fifth means responsive to said field length determination to cause to be retained in said first means the portion of the current address stored therein which is not replaced by the gating of said next instruction address field from said second means.

8. In a data processing system:

a memory having a plurality of storage positions each adapted to retain a word of predetermined length and including a variable-length portion and at least a segment of the address of the next word, said portion containing a code indicating the length of said next word address or segment thereof;

first means to store a current word address and to access the storage position within said memory designated by said address;

second means to receive a current word from said memory upon it being accessed by said first means;

third means connected to said second means for decoding the code of said portion to determine the length of said next word address or segment thereof and for producing a control signal in accordance with said determination.

fourth means connected between said second means and said first means and responsive to said control signal to gate from said second means into said first means only the next word address or segment thereof; and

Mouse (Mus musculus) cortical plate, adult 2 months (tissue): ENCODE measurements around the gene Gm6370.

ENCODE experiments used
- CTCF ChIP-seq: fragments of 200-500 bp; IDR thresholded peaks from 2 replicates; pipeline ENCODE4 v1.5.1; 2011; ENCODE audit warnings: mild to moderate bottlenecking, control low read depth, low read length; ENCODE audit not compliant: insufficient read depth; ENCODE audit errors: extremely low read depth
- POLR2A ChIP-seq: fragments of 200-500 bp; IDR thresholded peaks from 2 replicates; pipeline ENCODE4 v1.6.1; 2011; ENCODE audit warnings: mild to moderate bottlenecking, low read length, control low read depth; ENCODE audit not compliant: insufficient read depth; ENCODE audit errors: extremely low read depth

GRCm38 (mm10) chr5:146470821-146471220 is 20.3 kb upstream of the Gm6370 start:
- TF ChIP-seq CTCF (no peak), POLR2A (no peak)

fifth means responsive to a control signal indicating that only a segment of a next word address is contained in said current word to cause to be retained in said first means the portion of the current word address stored therein and which is not replaced by the transfer of said next word address segment.

9. In a data processing system:

a memory having a plurality of storage positions each adapted to retain a predetermined-length word ineluding two fields of variable length, one of said fields containing a current word and another of said fields containing the address or a portion thereof of the next word, a segment of said current word indicating the field length of said next word address, the addressing power of a word being dependent upon the length of said next word address field whereby the longer said field the greater the number of addressable storage positions;

first means to store a current address and to access a position within said memory designated by said current address;

second means to receive a current word form said memory upon the latter being accessed by said first means;